To live and watch hockey in L.A.

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By Stu Cowan | The Montreal Gazette

Canadian Jack Kent Cooke paid $2 million to purchase the Los Angeles Kings as an expansion team for the 1967-68 season. Last year, Forbes reported that the Kings were worth an estimated $276 million. Cooke, who died in 1987 at age 84, loved to tell the story that he had been told there were more than 300,000 former Canadians living within a three-hour drive of Los Angeles, joking: “Now I know why they left Canada: They hate hockey!”

The Kings ranked 15th in NHL attendance last season, averaging 17,920 fans. With a population of 3.8 million in Los Angeles, the city can support just about any kind of sport — including hockey. But after winning their first Stanley Cup last season — followed by a 113-day long lockout — the question now is how many hockey fans will be back to support the Kings this season.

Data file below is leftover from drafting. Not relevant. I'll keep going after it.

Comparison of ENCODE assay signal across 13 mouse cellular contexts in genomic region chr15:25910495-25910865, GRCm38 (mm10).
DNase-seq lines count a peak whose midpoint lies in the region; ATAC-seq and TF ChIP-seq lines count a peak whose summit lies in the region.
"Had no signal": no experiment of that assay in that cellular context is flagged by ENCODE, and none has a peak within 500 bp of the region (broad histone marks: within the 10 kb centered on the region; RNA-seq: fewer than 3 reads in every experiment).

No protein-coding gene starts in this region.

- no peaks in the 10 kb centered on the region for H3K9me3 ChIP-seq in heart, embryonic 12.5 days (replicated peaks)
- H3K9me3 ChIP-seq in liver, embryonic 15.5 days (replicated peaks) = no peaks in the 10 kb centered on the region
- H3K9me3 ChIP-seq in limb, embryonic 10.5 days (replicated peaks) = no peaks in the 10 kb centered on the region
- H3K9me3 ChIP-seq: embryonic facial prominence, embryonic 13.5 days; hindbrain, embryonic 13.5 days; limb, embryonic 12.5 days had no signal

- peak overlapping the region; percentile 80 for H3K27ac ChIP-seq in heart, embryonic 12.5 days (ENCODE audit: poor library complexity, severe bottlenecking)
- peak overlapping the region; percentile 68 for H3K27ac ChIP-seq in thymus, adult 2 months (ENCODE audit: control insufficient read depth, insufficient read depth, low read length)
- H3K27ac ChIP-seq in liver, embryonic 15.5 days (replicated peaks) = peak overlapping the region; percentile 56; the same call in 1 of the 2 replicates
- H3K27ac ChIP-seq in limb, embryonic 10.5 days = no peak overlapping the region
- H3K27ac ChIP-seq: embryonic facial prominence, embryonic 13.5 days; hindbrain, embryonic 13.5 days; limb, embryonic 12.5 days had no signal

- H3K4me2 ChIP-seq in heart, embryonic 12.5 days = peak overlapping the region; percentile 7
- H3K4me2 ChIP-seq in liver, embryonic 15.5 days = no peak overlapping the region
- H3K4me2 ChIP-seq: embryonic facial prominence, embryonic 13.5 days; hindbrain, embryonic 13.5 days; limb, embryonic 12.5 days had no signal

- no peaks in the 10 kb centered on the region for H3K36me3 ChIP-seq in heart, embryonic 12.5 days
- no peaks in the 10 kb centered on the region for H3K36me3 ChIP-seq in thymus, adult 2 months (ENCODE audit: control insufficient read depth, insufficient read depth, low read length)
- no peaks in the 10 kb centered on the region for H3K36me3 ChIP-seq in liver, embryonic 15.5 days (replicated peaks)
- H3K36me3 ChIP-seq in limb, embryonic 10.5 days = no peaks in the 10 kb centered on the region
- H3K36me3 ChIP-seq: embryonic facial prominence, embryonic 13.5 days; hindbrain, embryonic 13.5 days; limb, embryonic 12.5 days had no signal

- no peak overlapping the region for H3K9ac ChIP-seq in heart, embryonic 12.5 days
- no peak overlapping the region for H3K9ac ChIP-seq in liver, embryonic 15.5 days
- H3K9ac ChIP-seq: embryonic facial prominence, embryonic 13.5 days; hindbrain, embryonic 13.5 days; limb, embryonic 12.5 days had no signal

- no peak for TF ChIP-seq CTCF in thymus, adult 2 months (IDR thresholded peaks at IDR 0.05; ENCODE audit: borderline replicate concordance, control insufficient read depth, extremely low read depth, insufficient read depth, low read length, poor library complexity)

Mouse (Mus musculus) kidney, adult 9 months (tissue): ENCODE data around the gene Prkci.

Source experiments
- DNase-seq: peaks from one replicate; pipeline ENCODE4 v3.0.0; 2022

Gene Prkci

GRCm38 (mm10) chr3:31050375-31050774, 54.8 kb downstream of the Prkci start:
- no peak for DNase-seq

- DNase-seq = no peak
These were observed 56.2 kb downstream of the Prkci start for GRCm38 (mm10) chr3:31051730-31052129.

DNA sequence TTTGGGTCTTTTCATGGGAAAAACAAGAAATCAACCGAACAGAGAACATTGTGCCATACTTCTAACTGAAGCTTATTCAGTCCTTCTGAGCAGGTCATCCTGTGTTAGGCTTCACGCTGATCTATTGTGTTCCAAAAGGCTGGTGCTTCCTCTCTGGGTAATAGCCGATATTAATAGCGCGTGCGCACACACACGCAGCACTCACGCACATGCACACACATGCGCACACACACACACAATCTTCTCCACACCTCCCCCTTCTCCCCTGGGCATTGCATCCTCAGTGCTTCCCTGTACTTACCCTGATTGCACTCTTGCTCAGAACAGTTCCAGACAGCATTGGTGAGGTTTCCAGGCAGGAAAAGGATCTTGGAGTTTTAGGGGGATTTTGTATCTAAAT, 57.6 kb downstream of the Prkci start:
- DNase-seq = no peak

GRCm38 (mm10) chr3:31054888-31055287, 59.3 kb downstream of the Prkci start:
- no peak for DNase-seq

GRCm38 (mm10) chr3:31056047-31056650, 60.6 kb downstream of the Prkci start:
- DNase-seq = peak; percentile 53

Chris Tsangaris, a Montreal native living in L.A., was thrilled when the lockout ended. “It was like Christmas Days of old,” the 44-year-old co-owner of the Redondo Beach Cafe told Nick Green of the Los Angeles Daily News. The Redondo Beach Cafe is a little slice of Canada in L.A., where the staff wear T-shirts with the phrase “The Puck Stops Here” and poutine is on the menu. The Kings theme for the lockout-shortened 48-game season is “The Journey Continues”.

Wrote Jill Painter of the L.A. Daily News: “The Kings aren’t going to try to win back hockey fans with gimmicks and endless promotions and slashed ticket prices or cheaper beer. No, the Kings will try to win you back with wins. It’s the way it should be.”

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